1. Had to modify during a snow storm. Made this with chukar breasts. Only had time to marinate for 3hrs and used fresh poultry herbs. Served with biscuits. Flavor was amazing! Will definitely add to our menu & make again!

  2. Sounds delicious! Quick question… when marinating the bird, should I marinade the whole bird or dice it up first?
    Thanks so much – hoping to cook this tomorrow!!

    1. Stephanie: I marinate it in large pieces, like a chicken, then shred the meat later once it’s tender. I would not marinate it diced up, because the surface to area ratio will be off. You could marinate a whole bird, though.

  3. Hank you done good! The only modification I did was used 1/3 a bottle of wine and added mashed potatoes. I wanted to put it on a bed of mashed potatoes but I made them too runny so added them to the stew and it turned out to be gravy stew lol still great!

    Thanks for a great recipe!

  4. I am a city girl married to an avid hunter and fisherman. I was a little nervous about cooking such a delicate little bird but let me tell you, that pheasant was out of this world! I followed your instructions to the letter, used a Cab for the marinade and my stew was flavorful, the pheasant was falling off the bone tender and my husband thinks I’m perfect!!! Thanks for an amazing recipe and helping me overcome my fear of cooking game. I look forward to exploring more of your recipes.

  5. Is this a stew that could be frozen? I am encouraged to take a shot at this recipe. But I am making stew to freeze to carry out to camp with us and serve it over fire.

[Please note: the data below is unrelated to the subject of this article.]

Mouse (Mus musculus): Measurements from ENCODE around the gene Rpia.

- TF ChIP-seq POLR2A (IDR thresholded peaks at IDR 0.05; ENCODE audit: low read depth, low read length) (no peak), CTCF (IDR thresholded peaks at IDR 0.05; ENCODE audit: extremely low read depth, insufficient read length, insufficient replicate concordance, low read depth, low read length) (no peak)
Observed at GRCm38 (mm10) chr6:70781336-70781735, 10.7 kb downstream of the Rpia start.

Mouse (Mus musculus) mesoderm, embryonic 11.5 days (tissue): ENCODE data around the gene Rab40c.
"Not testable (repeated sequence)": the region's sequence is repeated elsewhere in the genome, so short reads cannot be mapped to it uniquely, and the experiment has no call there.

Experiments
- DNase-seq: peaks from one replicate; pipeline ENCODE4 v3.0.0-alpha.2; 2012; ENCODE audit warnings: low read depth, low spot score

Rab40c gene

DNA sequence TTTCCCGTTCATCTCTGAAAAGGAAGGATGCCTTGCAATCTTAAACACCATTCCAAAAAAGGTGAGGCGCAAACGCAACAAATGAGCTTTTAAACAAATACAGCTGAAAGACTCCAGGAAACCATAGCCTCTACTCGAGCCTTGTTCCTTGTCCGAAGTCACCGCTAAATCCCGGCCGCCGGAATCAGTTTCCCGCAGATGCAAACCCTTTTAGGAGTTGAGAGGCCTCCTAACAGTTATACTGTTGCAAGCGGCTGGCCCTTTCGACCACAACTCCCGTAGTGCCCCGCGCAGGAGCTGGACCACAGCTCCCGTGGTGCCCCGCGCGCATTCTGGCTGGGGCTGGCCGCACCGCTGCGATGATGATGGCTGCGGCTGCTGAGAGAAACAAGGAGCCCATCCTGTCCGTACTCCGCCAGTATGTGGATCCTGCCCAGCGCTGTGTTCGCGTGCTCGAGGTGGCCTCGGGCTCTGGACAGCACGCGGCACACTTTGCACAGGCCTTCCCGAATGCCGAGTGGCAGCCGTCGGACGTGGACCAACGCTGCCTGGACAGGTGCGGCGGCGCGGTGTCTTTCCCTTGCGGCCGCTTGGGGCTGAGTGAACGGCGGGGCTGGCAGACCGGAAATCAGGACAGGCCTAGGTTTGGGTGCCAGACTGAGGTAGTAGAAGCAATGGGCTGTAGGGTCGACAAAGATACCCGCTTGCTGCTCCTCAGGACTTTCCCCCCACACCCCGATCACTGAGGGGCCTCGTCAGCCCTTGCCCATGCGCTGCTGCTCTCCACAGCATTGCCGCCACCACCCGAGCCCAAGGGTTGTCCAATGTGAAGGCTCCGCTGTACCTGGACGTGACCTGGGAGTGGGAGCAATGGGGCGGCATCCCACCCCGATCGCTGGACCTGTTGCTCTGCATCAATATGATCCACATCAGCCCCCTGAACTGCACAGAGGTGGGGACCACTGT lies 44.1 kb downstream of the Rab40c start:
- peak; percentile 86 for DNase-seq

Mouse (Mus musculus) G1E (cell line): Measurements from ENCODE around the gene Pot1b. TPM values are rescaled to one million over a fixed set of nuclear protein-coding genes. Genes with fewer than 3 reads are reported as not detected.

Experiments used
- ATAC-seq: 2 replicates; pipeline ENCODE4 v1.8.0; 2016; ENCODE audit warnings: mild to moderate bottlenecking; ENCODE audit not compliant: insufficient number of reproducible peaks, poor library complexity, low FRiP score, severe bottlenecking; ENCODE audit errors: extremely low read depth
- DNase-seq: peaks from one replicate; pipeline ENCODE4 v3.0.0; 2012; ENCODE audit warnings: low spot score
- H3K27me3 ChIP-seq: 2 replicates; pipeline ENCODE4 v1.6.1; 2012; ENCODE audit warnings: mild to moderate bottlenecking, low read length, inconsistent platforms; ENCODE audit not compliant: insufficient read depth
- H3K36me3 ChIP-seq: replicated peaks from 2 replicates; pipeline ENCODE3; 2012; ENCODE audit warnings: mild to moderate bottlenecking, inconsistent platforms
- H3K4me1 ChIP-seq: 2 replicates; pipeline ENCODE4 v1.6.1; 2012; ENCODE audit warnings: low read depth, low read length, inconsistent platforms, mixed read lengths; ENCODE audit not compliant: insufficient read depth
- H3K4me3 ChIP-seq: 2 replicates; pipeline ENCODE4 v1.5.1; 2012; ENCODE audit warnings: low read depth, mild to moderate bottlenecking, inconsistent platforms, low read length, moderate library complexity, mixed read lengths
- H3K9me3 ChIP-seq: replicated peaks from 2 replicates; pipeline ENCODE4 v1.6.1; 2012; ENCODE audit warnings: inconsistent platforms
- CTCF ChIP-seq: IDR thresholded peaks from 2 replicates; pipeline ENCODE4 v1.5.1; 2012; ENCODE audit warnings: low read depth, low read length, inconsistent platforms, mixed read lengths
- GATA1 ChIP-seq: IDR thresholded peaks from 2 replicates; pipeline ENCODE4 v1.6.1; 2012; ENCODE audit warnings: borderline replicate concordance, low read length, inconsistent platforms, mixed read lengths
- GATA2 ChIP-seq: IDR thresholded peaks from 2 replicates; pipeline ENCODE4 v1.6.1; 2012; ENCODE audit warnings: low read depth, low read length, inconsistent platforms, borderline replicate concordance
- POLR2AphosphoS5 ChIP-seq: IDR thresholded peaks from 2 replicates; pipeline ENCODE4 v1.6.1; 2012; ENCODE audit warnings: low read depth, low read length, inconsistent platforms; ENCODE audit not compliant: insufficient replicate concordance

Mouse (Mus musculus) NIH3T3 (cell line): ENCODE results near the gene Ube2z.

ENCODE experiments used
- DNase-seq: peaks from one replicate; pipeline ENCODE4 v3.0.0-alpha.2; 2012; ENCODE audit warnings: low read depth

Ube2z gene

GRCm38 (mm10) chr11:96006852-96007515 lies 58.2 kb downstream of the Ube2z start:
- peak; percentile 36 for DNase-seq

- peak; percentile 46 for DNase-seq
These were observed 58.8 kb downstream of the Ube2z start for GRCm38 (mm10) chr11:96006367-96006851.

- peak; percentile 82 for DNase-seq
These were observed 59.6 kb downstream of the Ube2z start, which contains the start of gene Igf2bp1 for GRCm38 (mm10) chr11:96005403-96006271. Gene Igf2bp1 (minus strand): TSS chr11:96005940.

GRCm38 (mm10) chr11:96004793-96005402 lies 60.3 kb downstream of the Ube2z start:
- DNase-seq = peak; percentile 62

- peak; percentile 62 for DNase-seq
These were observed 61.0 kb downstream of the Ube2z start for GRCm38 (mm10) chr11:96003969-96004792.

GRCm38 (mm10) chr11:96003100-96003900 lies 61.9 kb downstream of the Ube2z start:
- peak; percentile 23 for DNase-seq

1. Mary Beth: No, they never leave the pot. You brown them after the onions. It’s in the instructions. And yes, they are peeled but whole.

  6. Hi Hank, can you please let me know if the wine for marinating is supposed to be de-alcoholed?
    Or am I ok to just pour it right onto the meat out of the bottle and put it in the fridge, first thing?
    Thanks in advance for the help!!

  7. The list of ingredients says “1 or 2 whole pheasants” but then the method says “pat the pheasant pieces dry”. How did we go from whole birds to pieces? Yes, I realise I’m supposed to cut them up at some point (I’m not *that* dumb) but how? Some guidance for novices would be appreciated.

    1. Phil: If you can cut up a chicken, this is exactly the same. And if not, there are lots of “cut up a chicken” videos on the internet.

    1. What wine did you use for this recipe? I’m very interested in trying this and I like wine, but my tastes are more on the dry and bitter side, so “what you might drink for dinner” doesn’t do me much good, no one else likes what I do… Thank you for the review and response! Dave

      1. Dave: Use whatever makes you happy. It really doesn’t matter what I used, and to be honest I can’t remember. But I never use sweet wines, if that helps. It was probably a Merlot or Cab.